Killer is Dead Review

Killer is Dead Featured

Killer Is Dead Cover

Developer: Grasshopper Manufacture
Publisher: XSEED Games
Platform: 360, PS3

Oh, Killer is Dead, you showed so much promise. It seems with every new Goichi Suda (Suda 51) game I am left wanting more than I get. Or maybe, my expectations are far too high. Perhaps I’m inadvertently a part of the “everything new sucks” club. It’s hard to know why games helmed with his name continue to disappoint me but they do. So let’s talk about why!

Killer is Dead Featured

Killer is Dead is a game featuring a hired killer by the name of Mondo Zappa. Despite his snazzy name and outfit, he isn’t a particularly compelling character. In any case, the player takes him through the various missions which tend to end in boss fights to kill the target. Targets, too, are often serious “characters”. If nothing else, Suda 51 seems to love creating very memorable characters despite short screen time.

There are a handful of main story missions that each have their own creative levels to explore. The game begins with an Alice in Wonderland styled home and from there goes mostly downhill. Because they started off with such a “weird” location, it is hard for any other stages to be nearly as compelling (although a few manage).

kid2

Of course, even if the levels weren’t so visually interesting that could be ignored due to excellent gameplay. Unfortunately, it doesn’t seem Killer is Dead offers that either. Grasshopper Manufacture games seem to often have hard/dull gameplay mechanics. Some have theorized this is a purposeful part of design on Suda’s part, but I don’t really fall into that camp. Personally, I dug Killer7 despite many hating the controls. But there was no love felt when playing this game.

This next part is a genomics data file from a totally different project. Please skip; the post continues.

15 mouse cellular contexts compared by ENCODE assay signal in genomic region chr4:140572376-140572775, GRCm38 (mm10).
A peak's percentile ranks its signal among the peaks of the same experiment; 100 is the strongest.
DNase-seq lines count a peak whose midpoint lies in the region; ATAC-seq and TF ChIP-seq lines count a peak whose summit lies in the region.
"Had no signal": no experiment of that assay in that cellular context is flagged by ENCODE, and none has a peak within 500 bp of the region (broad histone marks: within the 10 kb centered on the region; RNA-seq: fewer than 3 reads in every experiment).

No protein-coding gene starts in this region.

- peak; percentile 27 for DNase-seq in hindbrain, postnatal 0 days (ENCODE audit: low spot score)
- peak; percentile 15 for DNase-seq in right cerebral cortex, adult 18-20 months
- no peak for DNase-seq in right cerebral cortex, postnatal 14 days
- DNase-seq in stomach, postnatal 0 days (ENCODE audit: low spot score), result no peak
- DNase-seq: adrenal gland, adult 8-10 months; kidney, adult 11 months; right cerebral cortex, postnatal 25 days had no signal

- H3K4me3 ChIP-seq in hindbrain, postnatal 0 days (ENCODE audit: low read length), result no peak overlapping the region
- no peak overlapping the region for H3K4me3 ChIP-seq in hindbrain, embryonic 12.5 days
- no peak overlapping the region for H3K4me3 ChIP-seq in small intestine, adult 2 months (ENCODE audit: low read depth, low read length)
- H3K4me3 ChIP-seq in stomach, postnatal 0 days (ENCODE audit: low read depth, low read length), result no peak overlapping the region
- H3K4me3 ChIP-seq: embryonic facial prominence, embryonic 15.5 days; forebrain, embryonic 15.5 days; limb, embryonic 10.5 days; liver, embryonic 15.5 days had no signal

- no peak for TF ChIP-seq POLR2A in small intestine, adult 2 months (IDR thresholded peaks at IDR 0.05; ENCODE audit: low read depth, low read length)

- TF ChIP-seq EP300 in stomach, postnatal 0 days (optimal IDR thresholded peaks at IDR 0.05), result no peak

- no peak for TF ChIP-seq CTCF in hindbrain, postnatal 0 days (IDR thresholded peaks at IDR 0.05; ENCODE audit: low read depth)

It’s easy to see something is wrong when I found myself thinking “do I have to play more of Killer is Dead?” Yes, I did, well to write this. But if there had been no “work” involved then it would have been easy to quit. The controls actually work fine, it’s just that there’s no joy in hammering off combos on enemies and slicing limbs. Similarly, boss battles all have their specific tricks and the majority of those aren’t tons of fun either. I will admit to seriously enjoying a few of their designs though.

Killer is Dead Screenshot 2

Even the visual style seemed a bit too much. Suda is known best for his use of extreme style in games. Sometimes it works better than others and I think this title fails to really achieve that high level of style as some others. It has a cell shaded-ish look down, sure, but something about it is either too detailed or muddled. The screen is kind of messy with the design at times and it wasn’t something particularly enjoyable. Some may dig it, and that’s fine too, it just seemed too much for me.

It’s disappointing that Killer is Dead does so much to make itself stand out but then offers a completely uninteresting game. The story too seems hinged on a weird place between trying to appeal to Western players with Japanese flair. Except, in this case, the so-called “Japanese flair” is just ridiculous storytelling. Sure, games like Killer7 (can you tell this is my favorite Suda game?) offered some ridiculous stuff, but alongside an intense geopolitical narrative. None of that sort of writing seems to be left in Suda as he pursues the audience he gained with No More Heroes. Apparently, I’m not a part of that audience and that’s the main reason why none of his recent games are appealing to me.


Score: 2

2 out of 5 alpacas


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